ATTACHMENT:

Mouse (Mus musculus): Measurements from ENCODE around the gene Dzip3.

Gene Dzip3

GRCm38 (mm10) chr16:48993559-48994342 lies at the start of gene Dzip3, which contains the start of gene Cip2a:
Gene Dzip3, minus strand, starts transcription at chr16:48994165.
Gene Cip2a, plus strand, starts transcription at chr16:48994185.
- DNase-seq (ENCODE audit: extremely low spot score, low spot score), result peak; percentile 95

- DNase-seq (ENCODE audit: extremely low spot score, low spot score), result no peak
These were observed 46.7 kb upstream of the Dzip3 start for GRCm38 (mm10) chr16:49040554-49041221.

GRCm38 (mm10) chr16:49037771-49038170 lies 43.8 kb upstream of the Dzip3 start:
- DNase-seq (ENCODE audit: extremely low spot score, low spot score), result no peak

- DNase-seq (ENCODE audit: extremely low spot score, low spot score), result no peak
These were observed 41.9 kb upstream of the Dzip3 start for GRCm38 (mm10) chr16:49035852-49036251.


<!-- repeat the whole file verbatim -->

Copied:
Mouse (Mus musculus): Measurements from ENCODE around the gene Dzip3.

Gene Dzip3

GRCm38 (mm10) chr16:48993559-48994342 lies at the start of gene Dzip3, which contains the start of gene Cip2a:
Gene Dzip3, minus strand, starts transcription at chr16:48994165.
Gene Cip2a, plus strand, starts transcription at chr16:48994185.
- DNase-seq (ENCODE audit: extremely low spot score, low spot score), result peak; percentile 95

- DNase-seq (ENCODE audit: extremely low spot score, low spot score), result no peak
These were observed 46.7 kb upstream of the Dzip3 start for GRCm38 (mm10) chr16:49040554-49041221.

GRCm38 (mm10) chr16:49037771-49038170 lies 43.8 kb upstream of the Dzip3 start:
- DNase-seq (ENCODE audit: extremely low spot score, low spot score), result no peak

- DNase-seq (ENCODE audit: extremely low spot score, low spot score), result no peak
These were observed 41.9 kb upstream of the Dzip3 start for GRCm38 (mm10) chr16:49035852-49036251.